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Walker River (photo credit: wikicommons)

So there I was, atop a mountain in the Nevada High Desert, near Walker River. I had climbed up there just a few minutes before, and just as soon as I got there, I was in wonder.

Most seem to think that the desert is a dry, barren place devoid of life and beauty of any sort, besides dead plants that dotted the hills. As I looked across the vast expanse of sand and rocks below me, I realized this was not true. My surroundings were, as many people like to think, quite dry and sandy, but still, when looked at with more depth than an assumption, quite alive as well.

The scrub bushes, leafed and thorned alike, all swayed in the wind as if they were not brittle, but instead, alive. There was still a dark green tint of color about them as well. If I listened, birds sung just as much as in a more vegetated area, and I could hear the hum of flies and bees as they went about on their business. I could feel the wind tousle my hair, a nice, calming feeling.

So there was life, I just had to look for it, I thought.

I sighed as I began to climb down the mountain, for I had experienced something great. A deep silence seemed to ensue, for the wind had stopped. The only sound was the faint gurgling of Walker River in the distance. When I reached the foot of the hill, my father called me for supper.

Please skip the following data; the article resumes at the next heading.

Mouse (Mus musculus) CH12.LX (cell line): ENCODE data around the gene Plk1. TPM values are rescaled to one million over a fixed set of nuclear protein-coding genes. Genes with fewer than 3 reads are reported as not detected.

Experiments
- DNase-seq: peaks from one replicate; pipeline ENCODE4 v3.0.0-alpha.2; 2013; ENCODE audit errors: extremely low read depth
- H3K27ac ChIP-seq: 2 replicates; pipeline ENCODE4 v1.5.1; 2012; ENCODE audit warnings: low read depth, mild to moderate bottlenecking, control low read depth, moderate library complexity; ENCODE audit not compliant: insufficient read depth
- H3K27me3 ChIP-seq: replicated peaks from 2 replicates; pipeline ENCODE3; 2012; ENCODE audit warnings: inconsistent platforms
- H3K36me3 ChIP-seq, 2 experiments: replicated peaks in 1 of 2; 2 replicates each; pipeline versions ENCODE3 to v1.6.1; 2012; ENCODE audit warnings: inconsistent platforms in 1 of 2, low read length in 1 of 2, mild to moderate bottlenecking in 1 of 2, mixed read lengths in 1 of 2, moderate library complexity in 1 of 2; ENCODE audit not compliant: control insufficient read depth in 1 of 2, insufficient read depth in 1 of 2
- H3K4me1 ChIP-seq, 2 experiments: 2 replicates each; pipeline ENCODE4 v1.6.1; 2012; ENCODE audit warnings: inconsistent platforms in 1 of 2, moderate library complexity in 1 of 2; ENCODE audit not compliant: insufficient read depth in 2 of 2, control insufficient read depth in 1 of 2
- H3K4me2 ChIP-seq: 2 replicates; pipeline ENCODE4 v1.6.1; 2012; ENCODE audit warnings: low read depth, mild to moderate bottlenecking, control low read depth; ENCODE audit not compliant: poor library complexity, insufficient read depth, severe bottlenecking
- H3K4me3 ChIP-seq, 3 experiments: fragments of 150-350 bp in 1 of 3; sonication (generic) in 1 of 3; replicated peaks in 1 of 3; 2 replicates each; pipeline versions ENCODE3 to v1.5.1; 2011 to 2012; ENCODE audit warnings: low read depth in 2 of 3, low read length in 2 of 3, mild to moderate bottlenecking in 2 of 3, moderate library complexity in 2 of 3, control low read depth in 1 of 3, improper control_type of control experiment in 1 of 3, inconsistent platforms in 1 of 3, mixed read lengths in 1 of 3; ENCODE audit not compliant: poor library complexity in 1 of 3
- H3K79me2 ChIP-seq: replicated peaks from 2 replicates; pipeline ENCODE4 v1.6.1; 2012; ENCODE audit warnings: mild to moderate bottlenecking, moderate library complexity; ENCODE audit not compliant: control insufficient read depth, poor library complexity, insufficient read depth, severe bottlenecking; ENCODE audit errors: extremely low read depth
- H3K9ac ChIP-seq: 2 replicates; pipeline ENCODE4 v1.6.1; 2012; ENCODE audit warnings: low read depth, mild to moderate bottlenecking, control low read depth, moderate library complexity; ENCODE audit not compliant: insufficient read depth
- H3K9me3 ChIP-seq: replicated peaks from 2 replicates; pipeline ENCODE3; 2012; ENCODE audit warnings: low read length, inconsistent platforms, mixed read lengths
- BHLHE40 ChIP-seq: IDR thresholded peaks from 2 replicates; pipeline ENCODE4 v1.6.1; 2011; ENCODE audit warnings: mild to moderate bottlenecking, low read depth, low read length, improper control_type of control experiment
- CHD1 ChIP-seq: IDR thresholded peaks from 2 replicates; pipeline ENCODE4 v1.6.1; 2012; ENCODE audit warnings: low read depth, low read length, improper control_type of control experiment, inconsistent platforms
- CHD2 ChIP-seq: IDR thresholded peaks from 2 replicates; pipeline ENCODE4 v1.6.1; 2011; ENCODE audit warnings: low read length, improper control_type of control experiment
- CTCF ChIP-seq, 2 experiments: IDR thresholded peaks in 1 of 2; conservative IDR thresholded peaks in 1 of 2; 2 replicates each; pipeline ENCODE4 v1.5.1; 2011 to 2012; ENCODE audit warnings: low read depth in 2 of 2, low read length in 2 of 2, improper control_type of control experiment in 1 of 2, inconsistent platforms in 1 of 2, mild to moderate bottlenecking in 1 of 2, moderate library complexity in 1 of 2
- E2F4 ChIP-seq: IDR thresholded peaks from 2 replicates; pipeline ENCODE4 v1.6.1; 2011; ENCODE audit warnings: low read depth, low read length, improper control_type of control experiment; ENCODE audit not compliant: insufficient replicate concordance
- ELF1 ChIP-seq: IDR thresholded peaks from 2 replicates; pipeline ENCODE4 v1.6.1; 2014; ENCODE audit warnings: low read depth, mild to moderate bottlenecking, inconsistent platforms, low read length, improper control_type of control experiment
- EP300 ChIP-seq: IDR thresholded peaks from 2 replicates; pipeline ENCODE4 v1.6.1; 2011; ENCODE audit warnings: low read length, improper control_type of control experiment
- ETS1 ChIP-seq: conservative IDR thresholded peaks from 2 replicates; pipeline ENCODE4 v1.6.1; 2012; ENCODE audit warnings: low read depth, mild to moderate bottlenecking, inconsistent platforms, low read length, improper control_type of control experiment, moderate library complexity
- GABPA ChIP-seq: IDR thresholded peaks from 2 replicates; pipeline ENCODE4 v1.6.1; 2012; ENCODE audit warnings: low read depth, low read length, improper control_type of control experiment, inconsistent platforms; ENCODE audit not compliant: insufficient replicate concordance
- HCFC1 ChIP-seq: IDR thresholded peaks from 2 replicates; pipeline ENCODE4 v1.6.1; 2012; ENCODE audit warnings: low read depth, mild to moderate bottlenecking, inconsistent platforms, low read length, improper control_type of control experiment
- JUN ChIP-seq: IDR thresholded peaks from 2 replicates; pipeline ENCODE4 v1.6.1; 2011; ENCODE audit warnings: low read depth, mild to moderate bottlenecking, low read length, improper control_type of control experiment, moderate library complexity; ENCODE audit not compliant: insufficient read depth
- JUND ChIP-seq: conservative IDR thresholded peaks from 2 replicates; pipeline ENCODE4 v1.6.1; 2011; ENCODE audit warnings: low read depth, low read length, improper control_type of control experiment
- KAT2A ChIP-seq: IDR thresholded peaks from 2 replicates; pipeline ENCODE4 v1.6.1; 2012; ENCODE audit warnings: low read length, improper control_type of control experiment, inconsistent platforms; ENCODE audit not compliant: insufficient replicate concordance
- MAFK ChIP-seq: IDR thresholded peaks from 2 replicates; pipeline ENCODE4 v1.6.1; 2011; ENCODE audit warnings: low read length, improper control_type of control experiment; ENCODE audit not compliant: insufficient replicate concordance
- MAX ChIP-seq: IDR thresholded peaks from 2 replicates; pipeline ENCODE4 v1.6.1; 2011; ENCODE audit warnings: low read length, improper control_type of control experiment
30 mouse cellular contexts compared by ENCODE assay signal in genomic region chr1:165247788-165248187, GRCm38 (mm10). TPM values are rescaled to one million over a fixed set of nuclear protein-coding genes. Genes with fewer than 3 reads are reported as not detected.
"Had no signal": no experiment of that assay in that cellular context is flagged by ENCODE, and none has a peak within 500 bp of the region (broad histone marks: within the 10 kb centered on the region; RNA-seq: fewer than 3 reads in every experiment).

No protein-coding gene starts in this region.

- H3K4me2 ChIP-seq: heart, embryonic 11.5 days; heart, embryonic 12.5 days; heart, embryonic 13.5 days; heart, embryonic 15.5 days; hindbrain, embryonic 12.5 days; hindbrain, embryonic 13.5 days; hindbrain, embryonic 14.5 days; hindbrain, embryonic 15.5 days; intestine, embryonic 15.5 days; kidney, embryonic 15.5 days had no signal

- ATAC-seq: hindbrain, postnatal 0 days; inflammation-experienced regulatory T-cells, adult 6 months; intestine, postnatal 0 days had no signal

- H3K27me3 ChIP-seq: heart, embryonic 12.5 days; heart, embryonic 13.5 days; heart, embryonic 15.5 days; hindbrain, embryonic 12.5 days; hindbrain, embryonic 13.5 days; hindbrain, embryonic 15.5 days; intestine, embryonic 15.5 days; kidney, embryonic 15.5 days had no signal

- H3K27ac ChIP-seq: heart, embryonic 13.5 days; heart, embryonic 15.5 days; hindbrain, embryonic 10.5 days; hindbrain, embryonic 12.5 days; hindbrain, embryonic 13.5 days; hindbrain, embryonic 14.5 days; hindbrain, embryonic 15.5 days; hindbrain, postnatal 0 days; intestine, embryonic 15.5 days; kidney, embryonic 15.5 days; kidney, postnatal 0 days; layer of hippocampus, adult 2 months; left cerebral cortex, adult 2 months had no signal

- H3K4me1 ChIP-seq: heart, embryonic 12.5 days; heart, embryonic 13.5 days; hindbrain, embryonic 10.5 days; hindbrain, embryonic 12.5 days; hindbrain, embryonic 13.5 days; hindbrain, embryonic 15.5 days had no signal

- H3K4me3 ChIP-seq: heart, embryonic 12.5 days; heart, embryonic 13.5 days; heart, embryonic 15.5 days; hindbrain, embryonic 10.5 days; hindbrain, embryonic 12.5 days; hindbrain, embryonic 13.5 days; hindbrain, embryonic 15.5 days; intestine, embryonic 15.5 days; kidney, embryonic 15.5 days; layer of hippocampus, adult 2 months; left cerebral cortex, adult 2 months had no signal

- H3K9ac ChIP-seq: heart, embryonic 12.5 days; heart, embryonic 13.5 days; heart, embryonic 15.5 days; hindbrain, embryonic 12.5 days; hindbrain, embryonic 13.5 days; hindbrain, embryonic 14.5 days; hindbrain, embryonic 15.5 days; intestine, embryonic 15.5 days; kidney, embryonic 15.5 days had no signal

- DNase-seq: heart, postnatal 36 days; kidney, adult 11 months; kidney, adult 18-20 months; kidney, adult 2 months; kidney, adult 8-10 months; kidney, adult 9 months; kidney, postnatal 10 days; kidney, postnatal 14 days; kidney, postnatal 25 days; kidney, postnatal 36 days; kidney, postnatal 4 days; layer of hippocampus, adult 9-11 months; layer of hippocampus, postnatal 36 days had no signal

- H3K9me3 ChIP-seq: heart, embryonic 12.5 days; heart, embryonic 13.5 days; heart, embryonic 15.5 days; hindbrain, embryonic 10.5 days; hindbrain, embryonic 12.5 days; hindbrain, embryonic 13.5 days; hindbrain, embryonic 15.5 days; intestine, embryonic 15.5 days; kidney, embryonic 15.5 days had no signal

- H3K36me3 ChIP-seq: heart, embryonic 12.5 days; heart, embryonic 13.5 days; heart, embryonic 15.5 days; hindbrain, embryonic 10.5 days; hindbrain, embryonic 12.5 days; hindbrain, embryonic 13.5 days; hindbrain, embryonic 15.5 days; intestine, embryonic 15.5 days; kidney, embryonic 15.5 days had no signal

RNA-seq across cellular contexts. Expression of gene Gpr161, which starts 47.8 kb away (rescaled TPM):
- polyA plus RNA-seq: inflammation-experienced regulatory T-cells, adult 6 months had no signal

That night, as my family and I sat around a campfire, warming our hands, I decided to look beyond the light of the fire. I looked first towards the mountain I had scaled earlier that day, and then up at the sky.

What I saw astounded me.

Stars, millions upon millions of them dotted the dark atmosphere above me. They seemed clearer and twinkled with more light than I had ever seen in stars near a town or city before. To put it simply, there were more stars here in an unpopulated area than anywhere else I had ever been. I spotted the Big Dipper on the right, Orion's Belt on the left, and everywhere else some sort of constellation seemed to appear.

The next day I went for a walk along the bank of Walker River. To my surprise, lizards began popping up every few minutes. There were animals in the desert then, too, I thought.

Later that day a snake crossed my path. It was a gopher snake, about four feet long. Then again, a couple minutes later, I saw a smaller gopher snake. And then again, another one, however this one was a corn snake.


Even nature's desert is beautiful. Walker River is one of my favorite places to go, and if I could, I would protect it from construction. It is simply that beautiful. The thing is, I can protect it. I am working on that now.

Who will help me protect Earth from destruction? I will, and there is no changing that.

Reader Interactions


  1. Deserts are teeming with life when one looks closely. Your post was like a magnifying glass into the world of desert beauty. Consider me on your crusade against desert destruction!

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